Throughout the years I’ve worked as a photojournalist, I have been privileged to encounter many people working in a range of ways to improve the lives of the world’s disadvantaged, misunderstood and marginalized. One such group of people is the Jesuits, an order of Catholic priests.
At the most unexpected times and in far-flung places, I have come across Jesuits. They are to be found quietly working away in the slums, deserts and jungles of the world. Not only this, but their work is as varied as their locations. I felt inspired to record something of them and their activities.
I have known Jesuits for much of my life and count some of them among my friends. In fact, it is because of a Jesuit that I became a photojournalist and subsequently pursued the career that I have. In typical Jesuit style, the project I was initially invited to work on involved a much-maligned and persecuted group of people, the Islamic Moros of the southern Philippines.
I have always been struck by the dedication and passion of the Jesuits. Their involvement with various cultural groups, and often very creative responses to their range of needs, formed the basis of my documentary project.
For four years I lived with the Jesuits in their communities seeking to understand what holds such a diverse group of people together and what motivates them — both collectively and individually. I shared many late night coffees, conversations, jokes and anecdotes trying to discover the meaning of the life these men were leading.
I experienced the heartbreak and the pain as they worked among the poor and dispossessed, and saw first-hand their contribution to social justice. I saw the joy on a young girl’s face as she became mobile after being given her first wheelchair. I witnessed AIDS patients receiving comfort in a hospice, and watched land mine victims playing volleyball after being fitted with artificial limbs.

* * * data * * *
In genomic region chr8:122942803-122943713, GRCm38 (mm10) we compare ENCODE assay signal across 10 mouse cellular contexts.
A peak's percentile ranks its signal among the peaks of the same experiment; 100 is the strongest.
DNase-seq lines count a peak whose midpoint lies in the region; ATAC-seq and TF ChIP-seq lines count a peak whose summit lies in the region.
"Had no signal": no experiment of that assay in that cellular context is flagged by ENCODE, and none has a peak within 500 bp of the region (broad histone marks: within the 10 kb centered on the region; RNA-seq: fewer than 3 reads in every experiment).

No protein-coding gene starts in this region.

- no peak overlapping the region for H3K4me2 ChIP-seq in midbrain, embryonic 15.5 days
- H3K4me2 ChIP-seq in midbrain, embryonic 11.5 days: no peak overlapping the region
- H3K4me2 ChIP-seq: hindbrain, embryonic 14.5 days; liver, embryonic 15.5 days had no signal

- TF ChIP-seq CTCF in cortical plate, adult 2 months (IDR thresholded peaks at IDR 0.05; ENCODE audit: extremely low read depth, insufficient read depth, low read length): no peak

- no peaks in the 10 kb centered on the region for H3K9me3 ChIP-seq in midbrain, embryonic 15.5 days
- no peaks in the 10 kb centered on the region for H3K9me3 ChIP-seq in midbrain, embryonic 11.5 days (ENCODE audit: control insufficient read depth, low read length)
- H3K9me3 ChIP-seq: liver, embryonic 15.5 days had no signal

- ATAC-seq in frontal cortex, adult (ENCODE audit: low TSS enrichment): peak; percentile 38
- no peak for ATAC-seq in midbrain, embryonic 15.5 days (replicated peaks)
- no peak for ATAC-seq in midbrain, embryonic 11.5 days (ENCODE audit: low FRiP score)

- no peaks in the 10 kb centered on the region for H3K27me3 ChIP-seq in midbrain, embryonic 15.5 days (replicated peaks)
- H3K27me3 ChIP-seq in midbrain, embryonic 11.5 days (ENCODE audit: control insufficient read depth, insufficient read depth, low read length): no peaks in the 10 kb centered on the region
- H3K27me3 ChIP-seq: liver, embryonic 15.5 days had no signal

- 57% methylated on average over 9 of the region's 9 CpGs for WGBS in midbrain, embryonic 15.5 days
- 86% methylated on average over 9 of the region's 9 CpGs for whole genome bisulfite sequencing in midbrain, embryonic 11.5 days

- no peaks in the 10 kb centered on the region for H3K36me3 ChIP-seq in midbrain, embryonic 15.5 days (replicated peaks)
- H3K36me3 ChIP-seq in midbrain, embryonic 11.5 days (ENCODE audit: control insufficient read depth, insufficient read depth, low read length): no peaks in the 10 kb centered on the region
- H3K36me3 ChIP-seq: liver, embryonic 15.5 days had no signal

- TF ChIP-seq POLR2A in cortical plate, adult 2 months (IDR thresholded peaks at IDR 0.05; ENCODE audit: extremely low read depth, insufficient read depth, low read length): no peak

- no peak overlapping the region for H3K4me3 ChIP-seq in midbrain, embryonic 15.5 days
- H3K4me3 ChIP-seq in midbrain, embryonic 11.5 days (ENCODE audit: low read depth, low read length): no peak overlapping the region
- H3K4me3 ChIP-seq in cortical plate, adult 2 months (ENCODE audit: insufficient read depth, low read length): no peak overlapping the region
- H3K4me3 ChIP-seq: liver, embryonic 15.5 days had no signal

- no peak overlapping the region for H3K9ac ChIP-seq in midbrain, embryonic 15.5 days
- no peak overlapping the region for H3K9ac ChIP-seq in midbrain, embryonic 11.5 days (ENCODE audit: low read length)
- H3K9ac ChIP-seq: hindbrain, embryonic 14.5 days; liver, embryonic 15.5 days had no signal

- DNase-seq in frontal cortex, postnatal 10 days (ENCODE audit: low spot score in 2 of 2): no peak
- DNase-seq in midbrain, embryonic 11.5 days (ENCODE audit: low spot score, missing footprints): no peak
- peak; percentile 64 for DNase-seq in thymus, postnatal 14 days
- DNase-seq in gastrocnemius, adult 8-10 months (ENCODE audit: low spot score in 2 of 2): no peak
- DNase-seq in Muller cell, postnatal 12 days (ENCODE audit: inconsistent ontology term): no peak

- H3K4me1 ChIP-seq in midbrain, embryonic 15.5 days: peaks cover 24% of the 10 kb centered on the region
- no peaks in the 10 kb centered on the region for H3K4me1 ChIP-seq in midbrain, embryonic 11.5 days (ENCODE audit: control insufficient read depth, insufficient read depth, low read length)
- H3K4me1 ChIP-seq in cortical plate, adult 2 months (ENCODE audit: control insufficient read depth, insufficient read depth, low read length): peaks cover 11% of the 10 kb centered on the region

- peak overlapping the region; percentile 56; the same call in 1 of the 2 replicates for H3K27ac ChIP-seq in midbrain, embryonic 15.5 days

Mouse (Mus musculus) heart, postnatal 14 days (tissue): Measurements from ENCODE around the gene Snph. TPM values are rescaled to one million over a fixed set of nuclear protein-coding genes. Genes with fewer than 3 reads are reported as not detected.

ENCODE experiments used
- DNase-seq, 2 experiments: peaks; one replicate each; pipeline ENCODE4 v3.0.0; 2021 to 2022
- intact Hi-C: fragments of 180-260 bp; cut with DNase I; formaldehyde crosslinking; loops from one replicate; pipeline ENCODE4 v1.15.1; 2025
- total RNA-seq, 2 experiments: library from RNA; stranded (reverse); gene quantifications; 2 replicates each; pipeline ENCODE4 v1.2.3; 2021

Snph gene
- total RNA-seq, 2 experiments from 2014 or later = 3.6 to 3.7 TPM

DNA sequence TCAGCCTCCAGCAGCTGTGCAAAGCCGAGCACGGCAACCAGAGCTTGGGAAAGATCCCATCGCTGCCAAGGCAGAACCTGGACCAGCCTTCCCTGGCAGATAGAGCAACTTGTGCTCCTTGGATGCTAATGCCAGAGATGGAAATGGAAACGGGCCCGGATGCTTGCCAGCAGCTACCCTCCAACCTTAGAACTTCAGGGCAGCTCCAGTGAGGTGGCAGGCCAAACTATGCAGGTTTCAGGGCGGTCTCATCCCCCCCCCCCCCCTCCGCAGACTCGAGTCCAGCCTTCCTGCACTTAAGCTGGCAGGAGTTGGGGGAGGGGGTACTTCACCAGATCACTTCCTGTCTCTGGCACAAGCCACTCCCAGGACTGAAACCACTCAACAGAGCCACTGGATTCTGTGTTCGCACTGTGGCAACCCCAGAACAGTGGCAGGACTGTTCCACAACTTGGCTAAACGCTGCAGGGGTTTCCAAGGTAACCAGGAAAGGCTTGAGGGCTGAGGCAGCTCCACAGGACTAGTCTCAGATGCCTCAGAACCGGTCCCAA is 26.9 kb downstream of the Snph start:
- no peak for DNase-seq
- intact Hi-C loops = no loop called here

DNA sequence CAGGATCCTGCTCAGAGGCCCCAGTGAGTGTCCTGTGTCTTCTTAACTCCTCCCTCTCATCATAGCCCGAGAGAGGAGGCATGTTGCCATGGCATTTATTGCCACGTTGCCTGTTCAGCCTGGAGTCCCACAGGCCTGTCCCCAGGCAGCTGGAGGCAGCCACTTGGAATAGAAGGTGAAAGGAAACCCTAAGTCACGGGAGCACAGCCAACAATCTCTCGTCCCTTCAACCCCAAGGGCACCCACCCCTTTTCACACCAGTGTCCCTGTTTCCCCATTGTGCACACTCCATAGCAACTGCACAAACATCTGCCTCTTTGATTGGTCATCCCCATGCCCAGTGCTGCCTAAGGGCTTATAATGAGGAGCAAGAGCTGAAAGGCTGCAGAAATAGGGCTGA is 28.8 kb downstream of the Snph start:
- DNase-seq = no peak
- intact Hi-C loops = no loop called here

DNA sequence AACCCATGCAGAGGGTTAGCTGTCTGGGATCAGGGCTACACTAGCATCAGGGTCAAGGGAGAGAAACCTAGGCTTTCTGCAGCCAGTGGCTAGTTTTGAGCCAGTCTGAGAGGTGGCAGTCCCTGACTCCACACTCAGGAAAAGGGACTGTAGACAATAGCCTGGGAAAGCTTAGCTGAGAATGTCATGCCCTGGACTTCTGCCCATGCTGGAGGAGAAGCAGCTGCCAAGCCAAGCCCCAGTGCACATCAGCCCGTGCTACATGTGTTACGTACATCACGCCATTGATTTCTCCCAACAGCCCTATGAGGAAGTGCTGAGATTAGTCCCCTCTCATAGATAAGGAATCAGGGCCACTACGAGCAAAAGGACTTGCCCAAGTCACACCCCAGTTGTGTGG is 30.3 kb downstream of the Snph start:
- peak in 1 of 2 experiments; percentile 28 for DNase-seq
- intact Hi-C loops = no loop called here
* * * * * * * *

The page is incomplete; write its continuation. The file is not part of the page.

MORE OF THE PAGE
In Central Africa, I looked on with feelings of hope and despair as members of the Jesuit Refugee Service helped distribute aid and bring comfort to the hundreds of thousands of fleeing refugees. I sat in classrooms that were just the shade of a tree in the desert while Jesuits taught. On other occasions, I wandered through the grounds of some of the world’s leading universities run by Jesuits, places where great minds have been shaped. I stayed with Jesuits who are considered to be among the world’s most influential educators, philosophers and scientists.
The project took on a life of its own and grew into a book, Second Spring: The Regeneration of the Jesuits. It is my attempt to capture photographically the human struggle to affirm life, to live it to the full.